You seem to concerned about your sons health including good warm up etc but I think there is a concern of overuse both in practice and games.

[quote]By a lot I mean 4-5 days a week playing catch with 30-40 pitches in the bull pen on those days.
[/quote]

I would consider a 30 pitch bullpen max 2X per week would be the best for his age. 160-200 pitches plus the rest of practice is lots of arm work and stress on young muscles.

[quote]Beginning in March he has pitched 19 innings and thrown about 350 pitches.
[/quote]

That is quite a few pitches and innings already this year, numbers say 18-19 pitches per inning, maybe 3 or 4 appearances? I would think that the max numbers per year would then head toward 1500 pitches for this season or so? His pitches could head toward 2500 or so for the year.

Check this article out from the USA Baseball Medical & Safety Advisory Committee:

http://www.abe.msstate.edu/Tools/baseball/articles/Prevention%20of%20Arm%20Injury%20in%20Youth%20Baseball%20Pitchers.pdf

My suggestion is less throwing and if he wants something baseball to do, then more core work, cardio and flexability work to get him stronger and faster. But remember he is 9, it’s a long way to high school and college.

Thanks for the article.

[quote=“real green”]
Looking back we overused him in that weeks series of game. We had 2 make up games mixed in. So, he threw 35 Thurs, 35 Saturday, 35 Monday, and 71 Wednesday. 186 pitches in 7 days. I always insist he throws his routine in the BP before hitting the mound. Which includes 10 relaxed warm up throws- catcher standing in front of the plate. Than 30 pitches at 80% - 10 in front of the plate, 10 on the plate, and 10 at normal distance.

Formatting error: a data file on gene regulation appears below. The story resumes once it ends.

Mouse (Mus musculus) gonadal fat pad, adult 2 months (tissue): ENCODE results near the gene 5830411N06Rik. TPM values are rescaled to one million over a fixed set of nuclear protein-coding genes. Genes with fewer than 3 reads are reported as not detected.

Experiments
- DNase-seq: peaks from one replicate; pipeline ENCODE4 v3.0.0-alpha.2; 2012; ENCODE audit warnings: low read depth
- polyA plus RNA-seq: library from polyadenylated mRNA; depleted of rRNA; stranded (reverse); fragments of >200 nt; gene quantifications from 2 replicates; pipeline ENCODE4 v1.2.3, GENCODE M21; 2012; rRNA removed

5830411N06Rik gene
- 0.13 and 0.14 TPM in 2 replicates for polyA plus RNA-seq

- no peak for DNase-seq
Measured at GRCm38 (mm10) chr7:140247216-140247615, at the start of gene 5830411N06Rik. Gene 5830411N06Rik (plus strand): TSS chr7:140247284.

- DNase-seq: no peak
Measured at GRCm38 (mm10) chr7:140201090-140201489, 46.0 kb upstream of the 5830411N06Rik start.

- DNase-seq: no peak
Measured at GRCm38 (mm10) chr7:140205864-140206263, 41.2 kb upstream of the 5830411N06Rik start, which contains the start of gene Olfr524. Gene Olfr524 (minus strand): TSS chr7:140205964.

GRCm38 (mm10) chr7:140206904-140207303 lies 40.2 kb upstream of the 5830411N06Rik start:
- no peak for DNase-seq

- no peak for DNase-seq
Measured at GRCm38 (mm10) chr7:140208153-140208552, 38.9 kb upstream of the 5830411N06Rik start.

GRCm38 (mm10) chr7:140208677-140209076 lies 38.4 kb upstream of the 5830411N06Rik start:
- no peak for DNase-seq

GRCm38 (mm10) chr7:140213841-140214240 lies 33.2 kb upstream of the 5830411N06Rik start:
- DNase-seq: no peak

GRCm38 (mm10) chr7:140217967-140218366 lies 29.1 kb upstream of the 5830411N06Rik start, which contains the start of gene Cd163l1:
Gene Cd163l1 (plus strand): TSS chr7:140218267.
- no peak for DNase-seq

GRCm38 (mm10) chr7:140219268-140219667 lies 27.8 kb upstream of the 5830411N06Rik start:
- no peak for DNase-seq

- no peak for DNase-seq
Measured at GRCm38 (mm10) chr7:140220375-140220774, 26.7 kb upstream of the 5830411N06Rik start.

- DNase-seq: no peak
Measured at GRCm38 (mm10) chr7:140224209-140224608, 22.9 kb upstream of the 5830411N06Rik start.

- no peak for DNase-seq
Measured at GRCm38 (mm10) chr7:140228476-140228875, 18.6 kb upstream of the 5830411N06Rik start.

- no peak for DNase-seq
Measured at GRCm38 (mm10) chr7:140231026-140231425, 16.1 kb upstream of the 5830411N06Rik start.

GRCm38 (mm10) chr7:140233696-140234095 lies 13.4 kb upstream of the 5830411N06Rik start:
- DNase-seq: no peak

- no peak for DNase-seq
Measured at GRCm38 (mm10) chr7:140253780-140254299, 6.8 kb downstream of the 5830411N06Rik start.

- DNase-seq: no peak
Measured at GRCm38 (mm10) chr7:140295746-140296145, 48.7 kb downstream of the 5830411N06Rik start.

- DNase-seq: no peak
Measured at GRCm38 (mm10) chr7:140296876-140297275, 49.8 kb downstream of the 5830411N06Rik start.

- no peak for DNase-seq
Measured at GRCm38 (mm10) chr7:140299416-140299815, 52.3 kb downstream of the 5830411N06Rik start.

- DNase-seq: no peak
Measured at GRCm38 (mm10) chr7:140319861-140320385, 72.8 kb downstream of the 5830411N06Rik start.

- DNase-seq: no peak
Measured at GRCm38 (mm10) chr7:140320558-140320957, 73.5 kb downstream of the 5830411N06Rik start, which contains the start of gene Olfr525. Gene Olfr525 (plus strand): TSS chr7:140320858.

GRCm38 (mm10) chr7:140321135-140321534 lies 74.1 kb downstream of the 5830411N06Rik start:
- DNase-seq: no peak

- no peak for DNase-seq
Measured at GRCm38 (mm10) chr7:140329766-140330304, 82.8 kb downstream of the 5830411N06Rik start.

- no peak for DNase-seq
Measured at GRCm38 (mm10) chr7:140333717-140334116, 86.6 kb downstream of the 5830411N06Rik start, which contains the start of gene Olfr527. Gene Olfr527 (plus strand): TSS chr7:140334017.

In the game, he throws 80-90%.[/quote]

My son has thrown hard since he was able to walk. He’s 11U now, and has yet to throw more than 1000 pitches per year - about 950 at 9U and 964 at 10U. I’m aiming at 1100 pitches (+/-) this year. At 10U I included BP throwing into his pitch count since his BP was done like game conditions. At 11U, his typical week (weather permitting) is a 40 pitch BP, one 60 - 70 pitch game, and another day of playing catch and throwing 20 pitch BP. Limiting his pitches and exposure to “success” has not hurt his development. So far this year, he only has 50 pitches - 30 in BP and another 20 from a scrimmage game. He pitched two innings in the scrimmage, throwing 16 strikes out of 20 pitches, with 5 Ks and no walks. This week his team has two scrimmages, a practice and opening day. He’ll throw two innings in the first game, have a day of BP and pitch three (+/-) innings for opening game. That’s it. The goal is for his arm to be fresh when end of the year tournament season comes around. I want to see my son healthy and pitching when he’s older. In the big picture, showcasing him at during his youth years is not that important.

Another article on the effects of pitching too much.

That is a great artice too, obviously from the picture they were getting data for slow motion action, have you seen that anywhere?